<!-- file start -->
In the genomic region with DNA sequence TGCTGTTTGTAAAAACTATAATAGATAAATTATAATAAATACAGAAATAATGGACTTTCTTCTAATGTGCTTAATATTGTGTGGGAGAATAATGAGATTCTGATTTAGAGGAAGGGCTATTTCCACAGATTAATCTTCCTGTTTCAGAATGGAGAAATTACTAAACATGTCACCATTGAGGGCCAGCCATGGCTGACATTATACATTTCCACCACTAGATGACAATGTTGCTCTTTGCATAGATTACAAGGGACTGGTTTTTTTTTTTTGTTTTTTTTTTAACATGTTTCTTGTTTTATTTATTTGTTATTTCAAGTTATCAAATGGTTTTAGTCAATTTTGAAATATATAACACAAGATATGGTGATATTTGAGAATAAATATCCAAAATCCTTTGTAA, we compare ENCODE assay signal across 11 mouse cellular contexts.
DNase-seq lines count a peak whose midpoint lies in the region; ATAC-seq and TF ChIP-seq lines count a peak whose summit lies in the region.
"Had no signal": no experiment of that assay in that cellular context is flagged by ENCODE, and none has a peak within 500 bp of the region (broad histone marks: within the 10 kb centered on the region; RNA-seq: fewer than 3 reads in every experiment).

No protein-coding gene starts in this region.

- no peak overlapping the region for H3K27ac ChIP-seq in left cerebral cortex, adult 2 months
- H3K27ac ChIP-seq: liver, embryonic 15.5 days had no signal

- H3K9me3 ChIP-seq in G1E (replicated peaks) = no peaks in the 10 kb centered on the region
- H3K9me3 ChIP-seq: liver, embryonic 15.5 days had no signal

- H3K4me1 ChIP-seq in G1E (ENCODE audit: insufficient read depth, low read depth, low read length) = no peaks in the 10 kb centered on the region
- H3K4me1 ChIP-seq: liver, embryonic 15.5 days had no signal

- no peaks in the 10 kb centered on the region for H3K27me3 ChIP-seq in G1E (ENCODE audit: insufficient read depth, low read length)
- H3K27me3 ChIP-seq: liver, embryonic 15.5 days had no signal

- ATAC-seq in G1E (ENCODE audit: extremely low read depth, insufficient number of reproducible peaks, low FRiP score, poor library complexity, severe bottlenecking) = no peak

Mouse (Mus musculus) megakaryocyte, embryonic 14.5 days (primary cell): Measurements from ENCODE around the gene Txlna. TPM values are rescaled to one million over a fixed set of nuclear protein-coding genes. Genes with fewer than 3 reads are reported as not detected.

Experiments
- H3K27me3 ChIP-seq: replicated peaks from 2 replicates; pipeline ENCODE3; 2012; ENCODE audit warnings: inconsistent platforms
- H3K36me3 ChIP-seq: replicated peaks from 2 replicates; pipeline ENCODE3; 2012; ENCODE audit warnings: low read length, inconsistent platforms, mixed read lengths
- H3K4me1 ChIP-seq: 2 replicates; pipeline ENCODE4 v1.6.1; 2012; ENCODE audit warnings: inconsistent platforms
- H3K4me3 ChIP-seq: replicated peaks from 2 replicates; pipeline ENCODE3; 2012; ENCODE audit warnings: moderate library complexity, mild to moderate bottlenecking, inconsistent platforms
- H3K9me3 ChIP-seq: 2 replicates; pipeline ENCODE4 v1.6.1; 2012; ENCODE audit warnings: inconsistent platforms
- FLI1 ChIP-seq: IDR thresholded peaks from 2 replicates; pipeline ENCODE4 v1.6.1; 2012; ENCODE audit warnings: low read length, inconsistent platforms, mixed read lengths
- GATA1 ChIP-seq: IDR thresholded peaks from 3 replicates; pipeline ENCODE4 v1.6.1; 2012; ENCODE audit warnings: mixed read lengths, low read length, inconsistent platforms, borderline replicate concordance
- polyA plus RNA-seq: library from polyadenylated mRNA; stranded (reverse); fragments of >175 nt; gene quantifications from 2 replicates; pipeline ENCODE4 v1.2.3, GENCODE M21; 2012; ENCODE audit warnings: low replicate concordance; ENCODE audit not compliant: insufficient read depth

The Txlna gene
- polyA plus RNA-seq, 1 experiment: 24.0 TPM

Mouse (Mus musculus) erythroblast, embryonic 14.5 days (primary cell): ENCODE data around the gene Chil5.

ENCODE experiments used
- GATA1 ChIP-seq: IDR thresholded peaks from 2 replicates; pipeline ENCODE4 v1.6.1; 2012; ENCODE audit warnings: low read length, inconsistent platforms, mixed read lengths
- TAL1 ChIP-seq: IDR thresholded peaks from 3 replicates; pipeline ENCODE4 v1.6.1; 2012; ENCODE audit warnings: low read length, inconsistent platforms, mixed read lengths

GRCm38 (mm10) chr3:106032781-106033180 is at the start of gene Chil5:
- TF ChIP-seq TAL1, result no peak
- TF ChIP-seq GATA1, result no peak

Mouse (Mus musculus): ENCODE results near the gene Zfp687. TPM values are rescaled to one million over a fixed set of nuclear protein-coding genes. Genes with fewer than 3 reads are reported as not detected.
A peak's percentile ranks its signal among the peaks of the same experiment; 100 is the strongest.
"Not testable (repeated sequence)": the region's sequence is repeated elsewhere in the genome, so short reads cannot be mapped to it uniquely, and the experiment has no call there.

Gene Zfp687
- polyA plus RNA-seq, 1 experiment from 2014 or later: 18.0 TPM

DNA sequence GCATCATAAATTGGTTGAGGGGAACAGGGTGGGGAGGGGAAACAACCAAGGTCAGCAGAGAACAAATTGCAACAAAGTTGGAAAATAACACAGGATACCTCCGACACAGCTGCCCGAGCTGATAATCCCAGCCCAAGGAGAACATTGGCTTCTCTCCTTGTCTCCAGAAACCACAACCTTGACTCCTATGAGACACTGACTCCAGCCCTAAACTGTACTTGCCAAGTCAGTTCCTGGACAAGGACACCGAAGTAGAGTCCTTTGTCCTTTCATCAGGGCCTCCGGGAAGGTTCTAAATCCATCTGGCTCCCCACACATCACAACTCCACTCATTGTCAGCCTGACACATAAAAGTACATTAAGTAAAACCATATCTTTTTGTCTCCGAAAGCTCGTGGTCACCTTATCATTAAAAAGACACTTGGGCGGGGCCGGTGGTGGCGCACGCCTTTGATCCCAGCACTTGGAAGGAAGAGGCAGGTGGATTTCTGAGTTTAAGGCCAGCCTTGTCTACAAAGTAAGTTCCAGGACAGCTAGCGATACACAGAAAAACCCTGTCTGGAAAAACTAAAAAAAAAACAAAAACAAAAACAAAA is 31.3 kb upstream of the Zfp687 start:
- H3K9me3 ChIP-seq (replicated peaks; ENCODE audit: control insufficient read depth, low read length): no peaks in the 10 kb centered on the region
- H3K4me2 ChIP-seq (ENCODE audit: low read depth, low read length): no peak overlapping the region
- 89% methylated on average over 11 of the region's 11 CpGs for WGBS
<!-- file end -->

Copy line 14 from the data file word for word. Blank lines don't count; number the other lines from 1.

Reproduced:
Mouse (Mus musculus) megakaryocyte, embryonic 14.5 days (primary cell): Measurements from ENCODE around the gene Txlna. TPM values are rescaled to one million over a fixed set of nuclear protein-coding genes. Genes with fewer than 3 reads are reported as not detected.